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Anthony Davidson admits he'd rather win Le Mans in 2015 than defend his world title

Sky F1 pundit reigning WEC champion after clinching 2014 title with Toyota

Anthony Davidson finished third at Le Mans in 2014
Image: Anthony Davidson finished third at Le Mans in 2014

Anthony Davidson admits winning the Le Mans 24 Hour race this year is arguably a more desirable goal than defending his world championship.

The Briton claimed the 2014 World Endurance Championship title for Toyota along with Sebastien Buemi after winning half the races during the season.

Yet Davidson admits it was frustrating that the prestigious 24-hour race was not one of those victories.

“I’m in two minds really – now I’ve won the world championship it feels like job done, it was a great year to win it while the championship is young and energetic,” Davidson told Sky Sports Online when asked if he would like to win Le Mans or defend his title.

“There is a lot of focus on the WEC at the moment and Porsche’s return to the championship turned a lot of heads and made people take notice. So it was a great year to win it and now it feels like I can just focus on Le Mans which has eluded me for so many years in sportscar racing, but in the same way that I want to win Le Mans, racing drivers are naturally greedy and competitive and I want to win everything.

“When you’ve the number one on your car you want to hang onto that for the year after as well and it gives you the confidence and the right to believe that you belong at the front and that it is for everyone else to beat you. But you need the car to do it and as Sebastian Vettel proved last year if you don’t have the car to do it, you are not going to have the faintest of chances.

“I would love to win as much as I can, I really had a good year last year, but that one race keeps slipping away and I want to try everything I can – at least in my power – to make sure it is going to come my way this year.”

Sebastien Buemi and Anthony Davidson won the 2014 WEC title
Image: Sebastien Buemi and Anthony Davidson won the 2014 WEC title

Some feel that Toyota will never win at the Circuit de la Sarthe while only entering two cars in the race – a view that Davidson disagrees with.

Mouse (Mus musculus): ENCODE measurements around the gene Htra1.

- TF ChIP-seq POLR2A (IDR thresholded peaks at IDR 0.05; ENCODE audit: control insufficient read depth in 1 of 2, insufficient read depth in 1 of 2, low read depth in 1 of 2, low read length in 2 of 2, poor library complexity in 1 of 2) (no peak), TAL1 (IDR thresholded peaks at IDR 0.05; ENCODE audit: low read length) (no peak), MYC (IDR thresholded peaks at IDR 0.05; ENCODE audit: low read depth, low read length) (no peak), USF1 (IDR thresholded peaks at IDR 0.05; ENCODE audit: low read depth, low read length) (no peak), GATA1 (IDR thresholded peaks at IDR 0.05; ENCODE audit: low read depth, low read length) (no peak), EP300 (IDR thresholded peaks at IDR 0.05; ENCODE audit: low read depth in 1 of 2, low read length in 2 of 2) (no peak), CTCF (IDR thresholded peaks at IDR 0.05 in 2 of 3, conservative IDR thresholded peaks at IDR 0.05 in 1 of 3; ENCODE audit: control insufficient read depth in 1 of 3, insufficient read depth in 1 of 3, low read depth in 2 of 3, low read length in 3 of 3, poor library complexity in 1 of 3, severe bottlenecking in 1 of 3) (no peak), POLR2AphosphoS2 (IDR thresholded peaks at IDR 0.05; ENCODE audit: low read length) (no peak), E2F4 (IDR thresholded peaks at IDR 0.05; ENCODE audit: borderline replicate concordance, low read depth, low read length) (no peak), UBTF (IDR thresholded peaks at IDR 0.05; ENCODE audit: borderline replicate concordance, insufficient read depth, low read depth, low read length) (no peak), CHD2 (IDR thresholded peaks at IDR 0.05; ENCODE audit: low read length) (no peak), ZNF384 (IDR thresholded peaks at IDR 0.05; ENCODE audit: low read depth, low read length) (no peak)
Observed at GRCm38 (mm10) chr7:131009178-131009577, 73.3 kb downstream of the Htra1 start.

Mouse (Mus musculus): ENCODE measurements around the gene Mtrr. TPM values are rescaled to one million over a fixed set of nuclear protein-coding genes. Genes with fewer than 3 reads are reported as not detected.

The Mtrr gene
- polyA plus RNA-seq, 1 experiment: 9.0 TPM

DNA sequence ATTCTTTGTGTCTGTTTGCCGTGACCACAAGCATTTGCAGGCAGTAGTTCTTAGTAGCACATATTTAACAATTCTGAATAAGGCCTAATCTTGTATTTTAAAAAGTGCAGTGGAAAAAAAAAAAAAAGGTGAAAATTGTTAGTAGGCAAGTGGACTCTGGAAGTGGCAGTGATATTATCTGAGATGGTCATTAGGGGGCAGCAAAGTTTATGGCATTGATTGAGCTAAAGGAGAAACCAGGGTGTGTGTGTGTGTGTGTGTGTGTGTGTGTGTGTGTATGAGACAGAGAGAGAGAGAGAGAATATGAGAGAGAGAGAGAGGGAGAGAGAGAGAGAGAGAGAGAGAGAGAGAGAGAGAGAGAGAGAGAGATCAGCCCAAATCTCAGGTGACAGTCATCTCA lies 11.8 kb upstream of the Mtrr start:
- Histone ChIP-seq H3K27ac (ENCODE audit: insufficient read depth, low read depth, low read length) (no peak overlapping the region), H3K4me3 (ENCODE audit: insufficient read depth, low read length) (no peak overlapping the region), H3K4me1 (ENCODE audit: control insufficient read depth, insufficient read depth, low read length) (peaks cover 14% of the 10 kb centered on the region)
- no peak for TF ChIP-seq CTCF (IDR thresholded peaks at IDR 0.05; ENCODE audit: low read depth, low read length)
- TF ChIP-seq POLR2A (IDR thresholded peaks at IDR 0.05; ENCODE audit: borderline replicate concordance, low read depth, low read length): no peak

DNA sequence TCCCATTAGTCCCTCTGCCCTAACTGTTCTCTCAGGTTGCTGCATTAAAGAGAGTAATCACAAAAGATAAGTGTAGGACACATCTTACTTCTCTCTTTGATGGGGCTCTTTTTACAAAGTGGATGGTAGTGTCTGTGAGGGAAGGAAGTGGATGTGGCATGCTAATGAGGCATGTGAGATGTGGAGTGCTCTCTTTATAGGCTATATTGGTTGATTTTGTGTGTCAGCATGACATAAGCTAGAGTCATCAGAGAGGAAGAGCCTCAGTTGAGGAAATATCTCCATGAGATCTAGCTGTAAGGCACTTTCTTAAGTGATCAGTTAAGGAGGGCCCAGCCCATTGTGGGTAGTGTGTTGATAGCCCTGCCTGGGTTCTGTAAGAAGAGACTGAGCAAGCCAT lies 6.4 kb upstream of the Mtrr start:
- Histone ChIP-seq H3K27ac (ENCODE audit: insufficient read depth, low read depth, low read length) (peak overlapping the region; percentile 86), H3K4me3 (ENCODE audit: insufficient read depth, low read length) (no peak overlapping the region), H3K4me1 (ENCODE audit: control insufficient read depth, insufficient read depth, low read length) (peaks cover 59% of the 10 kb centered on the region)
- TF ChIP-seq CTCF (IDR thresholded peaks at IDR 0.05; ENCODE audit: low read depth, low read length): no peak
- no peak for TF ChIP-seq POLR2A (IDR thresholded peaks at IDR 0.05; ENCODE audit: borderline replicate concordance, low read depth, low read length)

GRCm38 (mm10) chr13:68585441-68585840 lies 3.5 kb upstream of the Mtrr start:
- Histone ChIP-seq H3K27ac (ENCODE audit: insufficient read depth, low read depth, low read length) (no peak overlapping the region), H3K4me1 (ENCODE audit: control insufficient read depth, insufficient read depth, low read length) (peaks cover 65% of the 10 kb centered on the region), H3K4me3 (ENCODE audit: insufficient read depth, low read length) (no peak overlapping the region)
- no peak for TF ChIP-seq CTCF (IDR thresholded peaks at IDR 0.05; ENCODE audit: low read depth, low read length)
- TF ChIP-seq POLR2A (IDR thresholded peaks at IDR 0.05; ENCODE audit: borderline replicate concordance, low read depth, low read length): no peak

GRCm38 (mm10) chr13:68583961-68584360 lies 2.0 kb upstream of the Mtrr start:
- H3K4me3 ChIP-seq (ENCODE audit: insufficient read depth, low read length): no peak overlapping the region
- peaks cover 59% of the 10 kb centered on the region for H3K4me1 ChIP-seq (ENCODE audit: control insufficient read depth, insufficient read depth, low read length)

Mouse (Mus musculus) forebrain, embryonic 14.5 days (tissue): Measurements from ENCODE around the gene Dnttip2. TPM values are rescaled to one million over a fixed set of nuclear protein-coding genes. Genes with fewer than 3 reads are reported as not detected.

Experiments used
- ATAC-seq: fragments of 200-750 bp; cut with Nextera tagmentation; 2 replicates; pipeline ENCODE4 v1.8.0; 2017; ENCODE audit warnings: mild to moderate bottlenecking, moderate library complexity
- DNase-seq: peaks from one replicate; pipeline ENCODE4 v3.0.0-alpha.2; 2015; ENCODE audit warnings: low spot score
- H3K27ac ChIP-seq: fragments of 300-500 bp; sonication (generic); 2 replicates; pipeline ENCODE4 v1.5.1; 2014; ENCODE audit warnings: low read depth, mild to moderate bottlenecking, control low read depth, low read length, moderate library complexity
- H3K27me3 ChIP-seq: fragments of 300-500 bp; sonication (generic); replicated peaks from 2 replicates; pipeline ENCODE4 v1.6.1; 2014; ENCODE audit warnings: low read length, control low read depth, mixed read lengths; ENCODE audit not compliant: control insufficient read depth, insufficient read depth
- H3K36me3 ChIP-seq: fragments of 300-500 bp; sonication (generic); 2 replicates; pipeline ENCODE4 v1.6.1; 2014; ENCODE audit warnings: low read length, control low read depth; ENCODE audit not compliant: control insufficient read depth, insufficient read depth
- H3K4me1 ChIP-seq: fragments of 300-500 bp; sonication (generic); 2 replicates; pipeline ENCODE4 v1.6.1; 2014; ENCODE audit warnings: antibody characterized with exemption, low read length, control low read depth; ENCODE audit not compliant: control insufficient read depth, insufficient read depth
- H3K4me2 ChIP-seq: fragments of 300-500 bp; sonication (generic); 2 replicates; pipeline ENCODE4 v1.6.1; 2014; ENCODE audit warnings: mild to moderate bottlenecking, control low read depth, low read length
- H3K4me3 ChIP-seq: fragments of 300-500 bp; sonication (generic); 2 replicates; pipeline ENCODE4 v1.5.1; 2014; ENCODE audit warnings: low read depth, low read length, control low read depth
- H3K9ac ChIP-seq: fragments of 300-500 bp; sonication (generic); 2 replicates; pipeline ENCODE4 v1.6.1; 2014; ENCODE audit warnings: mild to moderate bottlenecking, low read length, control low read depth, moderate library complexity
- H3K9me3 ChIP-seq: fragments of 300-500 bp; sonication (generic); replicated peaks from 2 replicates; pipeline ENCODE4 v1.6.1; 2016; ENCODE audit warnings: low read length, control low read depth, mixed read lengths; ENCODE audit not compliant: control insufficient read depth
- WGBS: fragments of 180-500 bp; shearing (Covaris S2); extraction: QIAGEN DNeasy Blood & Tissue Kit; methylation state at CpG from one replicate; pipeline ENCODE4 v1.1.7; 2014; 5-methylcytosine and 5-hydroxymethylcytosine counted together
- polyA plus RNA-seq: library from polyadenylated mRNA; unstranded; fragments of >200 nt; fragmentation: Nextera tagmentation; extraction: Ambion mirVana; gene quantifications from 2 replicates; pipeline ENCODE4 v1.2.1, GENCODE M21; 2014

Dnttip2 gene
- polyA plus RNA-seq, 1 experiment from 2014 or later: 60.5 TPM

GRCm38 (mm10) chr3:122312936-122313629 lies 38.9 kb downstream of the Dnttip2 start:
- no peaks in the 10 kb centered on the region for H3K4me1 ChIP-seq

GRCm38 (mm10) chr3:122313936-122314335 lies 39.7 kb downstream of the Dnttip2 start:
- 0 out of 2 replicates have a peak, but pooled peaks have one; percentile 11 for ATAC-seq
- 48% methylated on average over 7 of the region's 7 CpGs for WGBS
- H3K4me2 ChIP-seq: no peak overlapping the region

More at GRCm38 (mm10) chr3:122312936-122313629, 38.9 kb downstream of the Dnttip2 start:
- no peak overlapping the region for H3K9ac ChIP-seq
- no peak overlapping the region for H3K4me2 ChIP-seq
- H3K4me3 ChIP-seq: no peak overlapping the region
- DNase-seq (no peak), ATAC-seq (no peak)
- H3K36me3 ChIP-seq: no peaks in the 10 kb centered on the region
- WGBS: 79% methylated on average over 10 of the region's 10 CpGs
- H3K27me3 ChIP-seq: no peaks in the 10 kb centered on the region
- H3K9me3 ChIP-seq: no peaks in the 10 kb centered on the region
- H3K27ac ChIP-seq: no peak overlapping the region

“It would be a luxury to have for sure, but it is what it is, we have two cars for this year’s championship and that includes Le Mans as well,” he said.

“You can win it with one car if you do everything right and luck is on your side. I’ve been there with Peugeot in the past when we had the four fastest cars to win the race – over two seconds per lap faster than the nearest Audi – and none of us finished through engine reliability, I think one of us had a suspension issue and just genuine bad luck for another and Audi got a one, two, three.

“They grabbed it from nowhere, they really did, so I have seen the slower car take the victory at Le Mans and I have been in the situation where the fastest car hasn’t delivered the race victory, not just for me, but for the whole team. So I would be quite happy to just have one car if I knew it was going to be reliable, fast and have a good handful of luck come my way as well.

“So yes I know it is more bullets in the gun when you have multiple cars to throw at that race, but it is still never a given.”

Davidson and Buemi were partnered by Nicolas Lapierre for the opening four rounds of the season and the Briton admits it was difficult physically to complete the season with just two drivers.

“Initially it was quite strange, quite difficult as you get quite a good rapport and bond with your teammates in endurance racing and to have Nico leave Sebastien and I to spearhead the championship attack was a bit strange in the beginning,” Davidson said.

“But we restructured ourselves and got a good format going after the first race that we did it alone and we won the first race in Fuji together Sebastien and I, then went onto win the next race in Shanghai as well. We found a good format, but still physically it was very difficult with just the two of us to do a six-hour race – it meant that your concentration levels had to be doubly as high as normal and it was more draining.

“To do a six-hour race with two drivers was pretty tough, it was more gruelling than doing a single grand prix.”

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